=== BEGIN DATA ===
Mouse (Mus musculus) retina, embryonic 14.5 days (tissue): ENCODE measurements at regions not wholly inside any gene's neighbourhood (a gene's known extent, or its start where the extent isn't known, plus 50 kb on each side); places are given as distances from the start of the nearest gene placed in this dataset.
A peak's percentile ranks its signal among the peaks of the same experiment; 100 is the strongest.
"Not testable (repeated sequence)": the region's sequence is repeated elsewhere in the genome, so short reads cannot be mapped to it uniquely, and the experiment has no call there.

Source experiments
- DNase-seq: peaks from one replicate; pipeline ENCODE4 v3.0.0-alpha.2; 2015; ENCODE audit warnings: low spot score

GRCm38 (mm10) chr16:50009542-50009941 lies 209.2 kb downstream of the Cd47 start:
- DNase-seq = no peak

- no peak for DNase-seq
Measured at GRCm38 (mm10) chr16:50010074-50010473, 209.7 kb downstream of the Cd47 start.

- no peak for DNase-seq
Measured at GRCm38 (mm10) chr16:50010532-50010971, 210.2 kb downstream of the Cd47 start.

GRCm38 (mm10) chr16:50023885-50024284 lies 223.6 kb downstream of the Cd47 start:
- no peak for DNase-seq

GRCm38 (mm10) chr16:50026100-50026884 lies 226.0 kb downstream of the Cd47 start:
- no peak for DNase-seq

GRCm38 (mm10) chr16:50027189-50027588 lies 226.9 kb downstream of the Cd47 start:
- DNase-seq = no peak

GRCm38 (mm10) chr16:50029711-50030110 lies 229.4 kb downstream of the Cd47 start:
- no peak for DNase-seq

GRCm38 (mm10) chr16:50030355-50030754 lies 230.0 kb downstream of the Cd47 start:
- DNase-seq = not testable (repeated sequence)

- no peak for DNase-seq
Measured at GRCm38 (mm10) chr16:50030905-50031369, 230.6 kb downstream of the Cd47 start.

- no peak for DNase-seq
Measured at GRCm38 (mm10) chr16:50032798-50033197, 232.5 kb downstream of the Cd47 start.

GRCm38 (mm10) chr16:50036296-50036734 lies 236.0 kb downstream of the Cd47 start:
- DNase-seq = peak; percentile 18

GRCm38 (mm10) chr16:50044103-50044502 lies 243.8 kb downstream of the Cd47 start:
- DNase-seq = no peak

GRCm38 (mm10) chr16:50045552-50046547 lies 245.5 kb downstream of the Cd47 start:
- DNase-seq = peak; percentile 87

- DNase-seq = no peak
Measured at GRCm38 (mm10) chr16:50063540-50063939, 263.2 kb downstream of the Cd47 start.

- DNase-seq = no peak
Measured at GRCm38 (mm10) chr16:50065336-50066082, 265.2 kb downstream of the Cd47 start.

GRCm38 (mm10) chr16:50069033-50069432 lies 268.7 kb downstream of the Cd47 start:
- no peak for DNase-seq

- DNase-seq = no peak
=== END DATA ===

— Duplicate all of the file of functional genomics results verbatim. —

Mouse (Mus musculus) retina, embryonic 14.5 days (tissue): ENCODE measurements at regions not wholly inside any gene's neighbourhood (a gene's known extent, or its start where the extent isn't known, plus 50 kb on each side); places are given as distances from the start of the nearest gene placed in this dataset.
A peak's percentile ranks its signal among the peaks of the same experiment; 100 is the strongest.
"Not testable (repeated sequence)": the region's sequence is repeated elsewhere in the genome, so short reads cannot be mapped to it uniquely, and the experiment has no call there.

Source experiments
- DNase-seq: peaks from one replicate; pipeline ENCODE4 v3.0.0-alpha.2; 2015; ENCODE audit warnings: low spot score

GRCm38 (mm10) chr16:50009542-50009941 lies 209.2 kb downstream of the Cd47 start:
- DNase-seq = no peak

- no peak for DNase-seq
Measured at GRCm38 (mm10) chr16:50010074-50010473, 209.7 kb downstream of the Cd47 start.

- no peak for DNase-seq
Measured at GRCm38 (mm10) chr16:50010532-50010971, 210.2 kb downstream of the Cd47 start.

GRCm38 (mm10) chr16:50023885-50024284 lies 223.6 kb downstream of the Cd47 start:
- no peak for DNase-seq

GRCm38 (mm10) chr16:50026100-50026884 lies 226.0 kb downstream of the Cd47 start:
- no peak for DNase-seq

GRCm38 (mm10) chr16:50027189-50027588 lies 226.9 kb downstream of the Cd47 start:
- DNase-seq = no peak

GRCm38 (mm10) chr16:50029711-50030110 lies 229.4 kb downstream of the Cd47 start:
- no peak for DNase-seq

GRCm38 (mm10) chr16:50030355-50030754 lies 230.0 kb downstream of the Cd47 start:
- DNase-seq = not testable (repeated sequence)

- no peak for DNase-seq
Measured at GRCm38 (mm10) chr16:50030905-50031369, 230.6 kb downstream of the Cd47 start.

- no peak for DNase-seq
Measured at GRCm38 (mm10) chr16:50032798-50033197, 232.5 kb downstream of the Cd47 start.

GRCm38 (mm10) chr16:50036296-50036734 lies 236.0 kb downstream of the Cd47 start:
- DNase-seq = peak; percentile 18

GRCm38 (mm10) chr16:50044103-50044502 lies 243.8 kb downstream of the Cd47 start:
- DNase-seq = no peak

GRCm38 (mm10) chr16:50045552-50046547 lies 245.5 kb downstream of the Cd47 start:
- DNase-seq = peak; percentile 87

- DNase-seq = no peak
Measured at GRCm38 (mm10) chr16:50063540-50063939, 263.2 kb downstream of the Cd47 start.

- DNase-seq = no peak
Measured at GRCm38 (mm10) chr16:50065336-50066082, 265.2 kb downstream of the Cd47 start.

GRCm38 (mm10) chr16:50069033-50069432 lies 268.7 kb downstream of the Cd47 start:
- no peak for DNase-seq

- DNase-seq = no peak